It is always a treat to find a treasure where none was expected.
Tucked between two of the larger prophetic books in the Old Testament, Jeremiah and Ezekiel, is the book of Lamentations. According to Webster, a lamentation is an expression of sorrow, a cry of grief, an act of bewailing. The book expresses the mourning of the people of Israel because of the destruction of Jerusalem and their captivity in Babylon. The name says it all…or does it?
Tucked in the middle portion of the middle chapter of this book of laments, we find the following treasure:
Lam 3:21-24 But this I call to mind, and therefore I have hope: (22) The steadfast love of the LORD never ceases; his mercies never come to an end; (23) they are new every morning; great is your faithfulness. (24) “The LORD is my portion,” says my soul, “therefore I will hope in him.”
Let us remember that this was written by someone in the midst of captivity, in the land of his enemy. And yet, in the midst of these difficult circumstances, he thinks upon the character of his God: steadfast love, mercy, faithfulness. And he cries, “The Lord is my portion…therefore I will hope in him.”
Is the Lord your portion? If so, hope in him.
I hear, and my body trembles; my lips quiver at the sound; rottenness enters my bones; my legs tremble beneath me. Yet I will quietly wait for the day of trouble to come upon people who invade us.
Though the fig tree should not blossom, nor fruit be on the vines, the produce of the olive fail and the fields yield no food, the flock be cut off from the fold and there be no herd in the stalls, yet I will rejoice in the LORD; I will take joy in the God of my salvation.
God, the Lord, is my strength; he makes my feet like the deer’s; he makes me tread on my high places.
The first section shows Habakkuk deciding against his overwhelming feelings of fear to quietly wait on the fulfillment of God’s promises. This does not reflect his personality type but his faith.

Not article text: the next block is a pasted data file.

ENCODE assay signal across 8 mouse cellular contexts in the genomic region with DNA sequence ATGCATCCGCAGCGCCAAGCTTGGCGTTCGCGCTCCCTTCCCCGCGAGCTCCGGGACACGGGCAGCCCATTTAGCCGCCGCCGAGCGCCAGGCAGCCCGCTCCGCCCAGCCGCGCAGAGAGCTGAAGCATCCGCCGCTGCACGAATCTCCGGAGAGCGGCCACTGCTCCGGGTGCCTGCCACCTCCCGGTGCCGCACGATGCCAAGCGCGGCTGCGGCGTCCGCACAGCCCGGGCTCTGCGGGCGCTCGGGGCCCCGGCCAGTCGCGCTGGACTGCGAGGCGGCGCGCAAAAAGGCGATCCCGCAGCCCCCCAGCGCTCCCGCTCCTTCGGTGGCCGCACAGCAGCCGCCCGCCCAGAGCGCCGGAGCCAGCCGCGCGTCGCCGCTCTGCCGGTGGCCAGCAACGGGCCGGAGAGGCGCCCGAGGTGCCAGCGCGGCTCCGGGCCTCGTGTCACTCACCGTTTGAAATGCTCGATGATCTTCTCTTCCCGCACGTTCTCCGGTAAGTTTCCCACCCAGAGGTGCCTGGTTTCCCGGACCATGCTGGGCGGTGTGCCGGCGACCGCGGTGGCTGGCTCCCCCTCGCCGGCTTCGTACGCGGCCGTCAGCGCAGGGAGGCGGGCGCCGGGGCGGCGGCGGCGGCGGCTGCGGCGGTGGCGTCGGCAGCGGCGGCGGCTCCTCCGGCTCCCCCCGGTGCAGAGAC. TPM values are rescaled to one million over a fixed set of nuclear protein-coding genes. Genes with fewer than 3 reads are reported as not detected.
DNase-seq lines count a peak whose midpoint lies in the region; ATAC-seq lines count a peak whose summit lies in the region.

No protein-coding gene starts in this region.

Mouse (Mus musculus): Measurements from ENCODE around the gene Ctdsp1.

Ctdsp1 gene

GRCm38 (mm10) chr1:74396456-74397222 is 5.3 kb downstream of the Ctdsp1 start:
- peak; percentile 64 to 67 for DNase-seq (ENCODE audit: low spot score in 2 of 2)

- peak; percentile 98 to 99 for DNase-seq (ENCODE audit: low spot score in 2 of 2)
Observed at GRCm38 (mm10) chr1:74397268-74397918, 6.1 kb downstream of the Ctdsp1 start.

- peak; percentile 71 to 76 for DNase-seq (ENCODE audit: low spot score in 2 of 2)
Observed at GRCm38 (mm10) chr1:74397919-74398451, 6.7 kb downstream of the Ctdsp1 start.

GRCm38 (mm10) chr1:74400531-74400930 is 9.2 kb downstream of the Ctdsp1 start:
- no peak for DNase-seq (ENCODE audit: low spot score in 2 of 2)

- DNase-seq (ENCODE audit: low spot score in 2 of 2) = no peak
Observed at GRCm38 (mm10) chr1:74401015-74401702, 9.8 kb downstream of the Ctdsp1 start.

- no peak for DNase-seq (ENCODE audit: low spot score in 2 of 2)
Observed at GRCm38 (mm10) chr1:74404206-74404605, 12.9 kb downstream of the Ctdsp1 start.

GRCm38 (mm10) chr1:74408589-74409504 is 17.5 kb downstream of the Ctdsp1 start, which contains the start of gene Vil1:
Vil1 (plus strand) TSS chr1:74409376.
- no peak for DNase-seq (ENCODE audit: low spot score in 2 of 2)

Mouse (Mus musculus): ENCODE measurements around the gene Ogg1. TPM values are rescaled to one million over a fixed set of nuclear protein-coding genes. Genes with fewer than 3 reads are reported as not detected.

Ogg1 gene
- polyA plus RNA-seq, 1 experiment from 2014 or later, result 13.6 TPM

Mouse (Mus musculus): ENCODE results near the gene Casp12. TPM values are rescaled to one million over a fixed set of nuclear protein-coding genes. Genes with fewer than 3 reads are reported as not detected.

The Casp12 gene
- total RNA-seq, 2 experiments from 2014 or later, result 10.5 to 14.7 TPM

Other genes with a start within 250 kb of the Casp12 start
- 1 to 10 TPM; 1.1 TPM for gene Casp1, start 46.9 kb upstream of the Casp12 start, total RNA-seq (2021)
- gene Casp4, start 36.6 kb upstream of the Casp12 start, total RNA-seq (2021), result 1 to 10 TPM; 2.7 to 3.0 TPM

The second section shows Habakkuk deciding against his bleak, hopeless circumstances to rejoice in the Lord. Habakkuk’s circumstances do not change during the book. This second choice does not reflect Habakkuk’s grit and determination but his faith.
How can Habakkuk do this? The third section tells us that it is because of his God-centered worldview. God is his strength and his salvation; even if his feelings don’t agree or his circumstances contradict.
We are tempted as Christians to underestimate the resources that God has provided us in Christ. Peter tells us that
His divine power has granted to us all things that pertain to life and godliness,” 2 Peter 1:3.
And this is underscored in the promise implied by Paul in
Romans 8:32, “He who did not spare his own Son but gave him up for us all, how will he not also with him graciously give us all things?
He is not talking here about a bigger house, or a new car. That is not the meaning of “all things.” Paul is referring to the “all things” from Peter; i.e., that pertain to life and godliness. And these “all things” include the faith to be able to decide against our feelings when they do not line up with truth, and to quietly wait on God. And they include the faith to be able to decide against our circumstances when they seem to contradict God’s promises, and to rejoice in the Lord who is the God of strength and our salvation.
Be encouraged and be strong in the Lord!